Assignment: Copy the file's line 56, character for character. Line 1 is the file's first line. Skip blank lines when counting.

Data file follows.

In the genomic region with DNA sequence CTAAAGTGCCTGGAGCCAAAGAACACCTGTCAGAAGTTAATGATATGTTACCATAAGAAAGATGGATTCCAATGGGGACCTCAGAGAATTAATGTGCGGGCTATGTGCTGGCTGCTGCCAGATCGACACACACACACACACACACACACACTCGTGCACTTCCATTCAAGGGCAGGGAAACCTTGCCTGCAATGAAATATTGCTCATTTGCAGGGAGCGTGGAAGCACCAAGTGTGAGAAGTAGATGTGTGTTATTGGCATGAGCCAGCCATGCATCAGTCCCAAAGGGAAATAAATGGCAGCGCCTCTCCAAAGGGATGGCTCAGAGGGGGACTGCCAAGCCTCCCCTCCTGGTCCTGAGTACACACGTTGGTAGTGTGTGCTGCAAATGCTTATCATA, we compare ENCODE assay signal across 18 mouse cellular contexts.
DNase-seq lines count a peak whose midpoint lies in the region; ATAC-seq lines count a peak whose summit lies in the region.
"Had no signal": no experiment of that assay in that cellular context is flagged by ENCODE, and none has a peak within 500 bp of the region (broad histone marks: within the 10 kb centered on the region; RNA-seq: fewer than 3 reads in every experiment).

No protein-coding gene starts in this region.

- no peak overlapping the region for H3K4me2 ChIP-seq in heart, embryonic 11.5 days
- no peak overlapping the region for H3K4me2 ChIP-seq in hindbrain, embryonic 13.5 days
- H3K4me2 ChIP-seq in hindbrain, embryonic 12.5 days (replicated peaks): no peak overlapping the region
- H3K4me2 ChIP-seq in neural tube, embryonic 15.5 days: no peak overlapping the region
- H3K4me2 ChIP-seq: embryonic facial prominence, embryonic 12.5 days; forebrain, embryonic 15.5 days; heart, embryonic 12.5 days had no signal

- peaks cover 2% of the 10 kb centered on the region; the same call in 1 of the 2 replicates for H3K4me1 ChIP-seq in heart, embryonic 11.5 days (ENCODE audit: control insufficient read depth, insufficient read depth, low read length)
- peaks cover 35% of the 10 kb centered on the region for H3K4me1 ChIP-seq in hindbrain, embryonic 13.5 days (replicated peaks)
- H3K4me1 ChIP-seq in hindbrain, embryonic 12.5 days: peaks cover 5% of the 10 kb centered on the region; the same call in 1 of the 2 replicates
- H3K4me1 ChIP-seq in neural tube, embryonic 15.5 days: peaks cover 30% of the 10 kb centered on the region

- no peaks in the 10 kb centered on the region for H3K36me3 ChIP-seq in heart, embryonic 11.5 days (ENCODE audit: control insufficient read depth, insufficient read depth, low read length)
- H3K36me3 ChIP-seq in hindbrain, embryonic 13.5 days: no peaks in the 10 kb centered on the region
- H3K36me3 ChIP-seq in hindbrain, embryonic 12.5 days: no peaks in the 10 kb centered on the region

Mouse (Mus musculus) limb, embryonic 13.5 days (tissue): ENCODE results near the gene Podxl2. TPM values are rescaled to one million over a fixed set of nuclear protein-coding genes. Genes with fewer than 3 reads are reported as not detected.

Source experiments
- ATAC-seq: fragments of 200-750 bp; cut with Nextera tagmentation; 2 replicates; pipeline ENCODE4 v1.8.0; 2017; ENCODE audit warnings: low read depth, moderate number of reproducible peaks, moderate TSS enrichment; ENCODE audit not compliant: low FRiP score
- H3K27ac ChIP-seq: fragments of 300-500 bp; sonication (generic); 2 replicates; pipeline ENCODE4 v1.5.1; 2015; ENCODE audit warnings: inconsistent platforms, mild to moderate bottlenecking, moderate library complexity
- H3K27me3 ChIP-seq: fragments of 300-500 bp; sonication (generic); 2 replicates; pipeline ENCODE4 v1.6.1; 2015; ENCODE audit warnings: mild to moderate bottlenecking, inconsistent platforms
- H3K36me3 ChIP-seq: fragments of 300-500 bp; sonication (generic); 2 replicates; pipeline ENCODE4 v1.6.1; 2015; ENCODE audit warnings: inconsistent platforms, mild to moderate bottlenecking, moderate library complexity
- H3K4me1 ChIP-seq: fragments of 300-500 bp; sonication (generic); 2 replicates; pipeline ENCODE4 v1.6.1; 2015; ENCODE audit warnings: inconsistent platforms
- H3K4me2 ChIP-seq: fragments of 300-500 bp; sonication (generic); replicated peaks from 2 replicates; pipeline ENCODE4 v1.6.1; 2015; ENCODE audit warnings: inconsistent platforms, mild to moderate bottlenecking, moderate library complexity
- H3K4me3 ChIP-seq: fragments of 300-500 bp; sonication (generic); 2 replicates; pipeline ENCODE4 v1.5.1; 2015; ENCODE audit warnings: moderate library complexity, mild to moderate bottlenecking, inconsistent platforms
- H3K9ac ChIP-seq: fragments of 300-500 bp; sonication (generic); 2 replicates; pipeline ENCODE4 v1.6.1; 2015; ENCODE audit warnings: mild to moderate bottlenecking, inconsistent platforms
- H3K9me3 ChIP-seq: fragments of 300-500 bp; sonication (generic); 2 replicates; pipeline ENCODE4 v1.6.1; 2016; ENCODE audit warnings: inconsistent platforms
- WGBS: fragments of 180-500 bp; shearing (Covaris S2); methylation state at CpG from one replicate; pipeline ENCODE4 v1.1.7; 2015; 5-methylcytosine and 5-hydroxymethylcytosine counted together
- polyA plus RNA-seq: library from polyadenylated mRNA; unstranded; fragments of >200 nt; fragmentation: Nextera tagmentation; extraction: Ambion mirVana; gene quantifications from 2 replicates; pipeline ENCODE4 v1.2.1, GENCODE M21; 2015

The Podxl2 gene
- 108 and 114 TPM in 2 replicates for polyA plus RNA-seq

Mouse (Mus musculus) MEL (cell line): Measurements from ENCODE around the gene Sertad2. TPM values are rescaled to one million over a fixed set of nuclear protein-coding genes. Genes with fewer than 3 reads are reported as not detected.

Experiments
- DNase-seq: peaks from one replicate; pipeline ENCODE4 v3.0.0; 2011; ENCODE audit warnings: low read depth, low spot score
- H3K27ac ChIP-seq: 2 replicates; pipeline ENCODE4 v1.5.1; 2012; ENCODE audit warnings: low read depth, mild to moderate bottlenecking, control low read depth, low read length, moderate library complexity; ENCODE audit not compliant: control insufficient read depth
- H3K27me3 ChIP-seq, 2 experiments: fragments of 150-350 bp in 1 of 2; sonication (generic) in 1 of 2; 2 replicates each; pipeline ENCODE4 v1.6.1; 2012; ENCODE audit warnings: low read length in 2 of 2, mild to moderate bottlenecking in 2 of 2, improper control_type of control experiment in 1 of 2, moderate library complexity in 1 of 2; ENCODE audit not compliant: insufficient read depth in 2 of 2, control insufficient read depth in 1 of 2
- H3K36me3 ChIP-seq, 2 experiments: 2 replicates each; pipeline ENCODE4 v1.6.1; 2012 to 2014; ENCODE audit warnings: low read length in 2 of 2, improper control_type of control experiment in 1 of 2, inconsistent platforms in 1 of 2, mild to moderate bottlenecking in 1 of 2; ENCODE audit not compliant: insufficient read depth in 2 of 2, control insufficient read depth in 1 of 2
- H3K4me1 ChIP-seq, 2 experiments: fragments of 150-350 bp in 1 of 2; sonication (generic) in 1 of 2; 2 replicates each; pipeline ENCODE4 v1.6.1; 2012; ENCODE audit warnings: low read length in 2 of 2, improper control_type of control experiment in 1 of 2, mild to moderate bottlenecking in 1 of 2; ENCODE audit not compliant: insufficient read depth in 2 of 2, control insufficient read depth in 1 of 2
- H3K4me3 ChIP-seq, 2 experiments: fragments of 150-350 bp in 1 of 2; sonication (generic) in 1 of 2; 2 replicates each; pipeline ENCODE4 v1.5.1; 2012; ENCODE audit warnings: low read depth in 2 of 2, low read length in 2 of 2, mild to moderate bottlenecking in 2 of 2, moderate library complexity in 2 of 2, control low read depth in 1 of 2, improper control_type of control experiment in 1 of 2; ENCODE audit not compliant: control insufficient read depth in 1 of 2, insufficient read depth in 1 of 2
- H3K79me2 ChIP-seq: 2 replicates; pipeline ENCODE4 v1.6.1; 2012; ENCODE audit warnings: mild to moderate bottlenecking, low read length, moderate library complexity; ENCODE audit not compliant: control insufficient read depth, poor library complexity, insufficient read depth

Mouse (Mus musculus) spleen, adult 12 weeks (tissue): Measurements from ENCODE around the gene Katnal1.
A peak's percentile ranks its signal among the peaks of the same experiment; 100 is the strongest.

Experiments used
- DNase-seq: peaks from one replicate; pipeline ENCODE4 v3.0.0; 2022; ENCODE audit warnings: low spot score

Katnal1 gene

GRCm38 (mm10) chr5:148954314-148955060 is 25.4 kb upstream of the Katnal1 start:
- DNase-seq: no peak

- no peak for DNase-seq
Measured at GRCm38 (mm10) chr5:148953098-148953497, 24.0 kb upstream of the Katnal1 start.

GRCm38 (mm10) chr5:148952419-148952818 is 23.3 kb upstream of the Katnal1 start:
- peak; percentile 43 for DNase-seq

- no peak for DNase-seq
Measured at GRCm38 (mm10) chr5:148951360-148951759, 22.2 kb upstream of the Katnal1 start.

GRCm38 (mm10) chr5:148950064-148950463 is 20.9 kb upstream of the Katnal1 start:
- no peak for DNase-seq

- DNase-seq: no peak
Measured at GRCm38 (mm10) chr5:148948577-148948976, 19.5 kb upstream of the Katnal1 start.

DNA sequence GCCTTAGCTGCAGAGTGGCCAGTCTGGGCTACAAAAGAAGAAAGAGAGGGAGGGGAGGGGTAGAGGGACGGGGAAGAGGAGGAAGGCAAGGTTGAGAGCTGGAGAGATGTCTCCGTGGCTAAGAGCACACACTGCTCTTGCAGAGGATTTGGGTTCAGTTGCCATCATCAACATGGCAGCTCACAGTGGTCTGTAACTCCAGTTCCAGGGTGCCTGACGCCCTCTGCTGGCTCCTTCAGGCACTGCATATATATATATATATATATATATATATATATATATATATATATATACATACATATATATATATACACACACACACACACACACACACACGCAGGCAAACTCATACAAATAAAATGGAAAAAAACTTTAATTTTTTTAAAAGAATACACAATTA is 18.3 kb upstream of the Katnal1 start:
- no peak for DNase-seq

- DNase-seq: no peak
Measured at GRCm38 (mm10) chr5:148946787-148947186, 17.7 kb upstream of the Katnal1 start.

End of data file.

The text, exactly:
- DNase-seq: no peak